13. Wherever you’re hosting the repo, ensure you can get feedback from users, and, more importantly, code from contributors.
  14. Once you have a few releases out, and can maintain a release schedule, then worry about fixing minor annoyances or edge case bugs. Remember, you’re spending your free time on this, so choose wisely what you work on, and ask for help when possible!
  15. If you ever decide to give up maintenance, let sandstorm-dev know, put a notice on the README for the repository, and (optionally) make the repo read-only so that no new issues can be posted. If someone else wants to take it over, they can fork it and repeat this very process!

Lenovo ThinkPad Pen Pro Troubleshooting

Jun 08, 2020

Some of these instructions are specific for Linux. All of them are the process I need to remember to walk through to get the pen working correctly. I also have 8 rechargeable AAAA batteries and two Pen Pros.

I really hate needing styluses that take or contain batteries. Older Wacoms (and Samsung S-Pens) were fine without them. :/ And I hate the idea of buying a bunch of AAAA alkaline batteries and throwing them away just to draw.

Papagayo: All the fixes

Jun 05, 2020

With the animation I’m working on I want some help breaking down the lip movements that Bamboo is going to have to make while talking. I saw that Synfig has support for loading Papagayo lip sync files so I took a look at the 2.0, C++ version of the project and saw it was quite abandoned.

I decided to incorporate a bunch of the great fixes to the software over the years, as well as a tweak of my own, to the all-the-fixes branch on my forked repo. And, to make sure it’s working as intended, I created a lip sync from my animatic audio in the forked version:

animatic audio save it

…and loaded it into Synfig:

load it see in properties

I’m not looking to become a hardcore maintainer of Papagayo. I just want it working well enough for my animation work. If you want to help keep it going, pull requests are best!

Update: I found the Python-based 1.x fork called Papagayo-NG which seems better maintained and has AppImages. I may try this one out as well. The project is also more active than the original one.

Synfig/Krita/Kdenlive Animation Notes

Jun 03, 2020

So you want to do hand-drawn animation on Linux and/or entirely with Free Open Source Software, and that animation involves lip syncing? Well, here’s some notes as I work on my first decent sized animation in Synfig/Krita/Kdenlive and I get my pipeline ready to go for smooth production work on future animation.

All in all, the process was pretty decent. It took some time to figure out the Synfig way of doing things, but once I got that, the actual pipeline of Krita -> Synfig -> Kdenlive was very smooth. Expect something way more substantial describing the process in the coming months.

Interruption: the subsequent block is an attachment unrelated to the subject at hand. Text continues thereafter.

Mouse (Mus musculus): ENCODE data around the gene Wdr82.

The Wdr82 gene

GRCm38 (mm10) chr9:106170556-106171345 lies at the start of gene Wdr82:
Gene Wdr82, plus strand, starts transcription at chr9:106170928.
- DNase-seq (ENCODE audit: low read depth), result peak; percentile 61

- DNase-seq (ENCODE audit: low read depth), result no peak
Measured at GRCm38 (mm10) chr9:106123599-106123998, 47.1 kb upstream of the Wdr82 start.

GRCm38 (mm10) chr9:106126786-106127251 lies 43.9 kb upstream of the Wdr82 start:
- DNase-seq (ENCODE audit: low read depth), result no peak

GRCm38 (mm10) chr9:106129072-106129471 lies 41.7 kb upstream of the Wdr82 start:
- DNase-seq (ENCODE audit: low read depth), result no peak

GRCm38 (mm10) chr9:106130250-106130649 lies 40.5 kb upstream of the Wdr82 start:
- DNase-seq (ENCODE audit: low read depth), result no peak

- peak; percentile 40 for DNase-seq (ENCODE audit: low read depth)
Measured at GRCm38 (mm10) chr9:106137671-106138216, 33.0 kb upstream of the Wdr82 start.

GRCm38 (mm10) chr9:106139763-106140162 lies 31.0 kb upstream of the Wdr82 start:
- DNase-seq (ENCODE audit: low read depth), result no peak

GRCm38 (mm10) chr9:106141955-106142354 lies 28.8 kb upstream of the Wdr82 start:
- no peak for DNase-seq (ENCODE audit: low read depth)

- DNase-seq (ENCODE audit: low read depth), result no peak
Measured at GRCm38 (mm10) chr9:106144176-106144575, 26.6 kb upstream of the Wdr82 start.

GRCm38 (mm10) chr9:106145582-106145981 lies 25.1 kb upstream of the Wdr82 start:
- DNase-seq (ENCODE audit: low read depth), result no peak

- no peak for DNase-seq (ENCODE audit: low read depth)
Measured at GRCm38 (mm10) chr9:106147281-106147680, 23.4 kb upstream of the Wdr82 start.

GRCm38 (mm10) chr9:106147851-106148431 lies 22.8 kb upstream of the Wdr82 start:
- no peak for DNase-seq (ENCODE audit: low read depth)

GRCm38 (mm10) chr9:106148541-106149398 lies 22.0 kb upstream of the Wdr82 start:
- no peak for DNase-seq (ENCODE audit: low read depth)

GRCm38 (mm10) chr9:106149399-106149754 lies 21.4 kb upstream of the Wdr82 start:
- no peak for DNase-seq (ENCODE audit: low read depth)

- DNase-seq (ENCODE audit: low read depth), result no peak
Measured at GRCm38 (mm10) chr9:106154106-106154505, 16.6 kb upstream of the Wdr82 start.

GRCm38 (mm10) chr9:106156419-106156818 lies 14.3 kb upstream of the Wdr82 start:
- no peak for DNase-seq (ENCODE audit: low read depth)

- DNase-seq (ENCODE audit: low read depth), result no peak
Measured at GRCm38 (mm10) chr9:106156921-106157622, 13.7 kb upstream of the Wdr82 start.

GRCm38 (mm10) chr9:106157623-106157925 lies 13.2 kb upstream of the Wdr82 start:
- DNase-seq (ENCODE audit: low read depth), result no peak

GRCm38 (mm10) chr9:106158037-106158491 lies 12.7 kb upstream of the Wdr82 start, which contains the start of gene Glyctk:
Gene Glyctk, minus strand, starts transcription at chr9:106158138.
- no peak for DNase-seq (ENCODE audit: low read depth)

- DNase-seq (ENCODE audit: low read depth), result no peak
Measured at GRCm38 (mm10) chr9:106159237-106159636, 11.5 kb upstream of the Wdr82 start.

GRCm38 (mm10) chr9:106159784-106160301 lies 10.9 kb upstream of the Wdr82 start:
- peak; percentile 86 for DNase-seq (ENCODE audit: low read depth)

Sandstorm static hosting proxying and Not Found handling with nginx

May 09, 2020

I host all my sites on Sandstorm using Hugo and hugo-sandstorm. This is super convenient for a couple reasons:

However, there are limitations:

I was solving the latter 2 for a while with HAProxy, but after setting up the site for Rabbit with 1000 Repos and realizing I wanted to shift pages and sections around as the dust settles on this hit new comic, I wanted 404 pages so folks could still find what they were looking for.

Here’s the nginx config I eventually came up with. You’ll still have to put the site’s public ID as a TXT record into your domain name as indicated in your static config setup, and make sure the Host header is sent along correctly so Sandstorm can do the DNS lookup correctly:

# redirect http to https without wildcards
server {
  listen 80;

  server_name ~^.*\.johnbintz.com$;

  return 301 https://johnbintz.com$request_uri;
}

# serve subdomainless from sandstorm
server {
  listen 443 ssl;

  # let's encrypt certificates go here

  server_name ~^johnbintz.com$;

  location / {
    proxy_set_header Host johnbintz.com;
    proxy_pass https://the-sandcats-url-sandstorm-static-publishing-gives-you;
    proxy_intercept_errors on;
    error_page 404 /404/;
 }
}

Then, if you’re using Hugo, create content/404.md with the contents of your 404 page. In the event of a missing page, the user will be handed the content of this 404 page, and receive an HTTP 404 Not Found header in response, so search engines will do the right thing, and it’s way better than the blank Cannot GET /this-page-does-not-exist page you get normally with Sandstorm static publishing.